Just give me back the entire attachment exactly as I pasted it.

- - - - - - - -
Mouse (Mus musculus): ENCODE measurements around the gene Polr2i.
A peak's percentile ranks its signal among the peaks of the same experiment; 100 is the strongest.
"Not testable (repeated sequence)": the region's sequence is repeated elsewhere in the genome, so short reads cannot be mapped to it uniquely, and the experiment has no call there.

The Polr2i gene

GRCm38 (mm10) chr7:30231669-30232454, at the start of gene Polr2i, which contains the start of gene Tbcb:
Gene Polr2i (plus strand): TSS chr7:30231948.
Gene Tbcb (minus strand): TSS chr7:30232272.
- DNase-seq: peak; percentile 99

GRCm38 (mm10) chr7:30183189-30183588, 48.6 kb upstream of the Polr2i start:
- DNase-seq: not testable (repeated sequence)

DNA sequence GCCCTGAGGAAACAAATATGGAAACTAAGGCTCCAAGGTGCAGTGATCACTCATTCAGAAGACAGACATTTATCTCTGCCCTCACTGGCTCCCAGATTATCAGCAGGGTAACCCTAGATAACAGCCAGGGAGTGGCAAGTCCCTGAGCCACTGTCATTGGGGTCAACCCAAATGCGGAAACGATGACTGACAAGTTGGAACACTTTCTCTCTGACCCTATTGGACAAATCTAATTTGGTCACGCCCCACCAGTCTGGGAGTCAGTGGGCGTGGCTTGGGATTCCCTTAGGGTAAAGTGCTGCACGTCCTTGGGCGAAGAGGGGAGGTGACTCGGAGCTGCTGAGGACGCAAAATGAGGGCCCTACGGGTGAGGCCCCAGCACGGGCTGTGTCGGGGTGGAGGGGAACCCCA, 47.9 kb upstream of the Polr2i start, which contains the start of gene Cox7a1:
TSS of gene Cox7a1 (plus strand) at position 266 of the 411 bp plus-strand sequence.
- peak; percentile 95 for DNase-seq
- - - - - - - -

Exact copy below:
Mouse (Mus musculus): ENCODE measurements around the gene Polr2i.
A peak's percentile ranks its signal among the peaks of the same experiment; 100 is the strongest.
"Not testable (repeated sequence)": the region's sequence is repeated elsewhere in the genome, so short reads cannot be mapped to it uniquely, and the experiment has no call there.

The Polr2i gene

GRCm38 (mm10) chr7:30231669-30232454, at the start of gene Polr2i, which contains the start of gene Tbcb:
Gene Polr2i (plus strand): TSS chr7:30231948.
Gene Tbcb (minus strand): TSS chr7:30232272.
- DNase-seq: peak; percentile 99

GRCm38 (mm10) chr7:30183189-30183588, 48.6 kb upstream of the Polr2i start:
- DNase-seq: not testable (repeated sequence)

DNA sequence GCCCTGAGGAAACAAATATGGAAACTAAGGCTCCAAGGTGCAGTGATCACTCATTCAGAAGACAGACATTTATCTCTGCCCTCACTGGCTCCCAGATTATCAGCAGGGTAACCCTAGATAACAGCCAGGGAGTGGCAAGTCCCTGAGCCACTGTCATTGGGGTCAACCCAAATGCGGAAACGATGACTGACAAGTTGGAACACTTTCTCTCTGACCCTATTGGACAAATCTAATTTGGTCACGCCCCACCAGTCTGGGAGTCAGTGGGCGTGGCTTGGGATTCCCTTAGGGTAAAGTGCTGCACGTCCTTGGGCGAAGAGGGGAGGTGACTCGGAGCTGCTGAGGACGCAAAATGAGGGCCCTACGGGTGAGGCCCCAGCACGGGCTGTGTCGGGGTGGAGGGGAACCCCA, 47.9 kb upstream of the Polr2i start, which contains the start of gene Cox7a1:
TSS of gene Cox7a1 (plus strand) at position 266 of the 411 bp plus-strand sequence.
- peak; percentile 95 for DNase-seq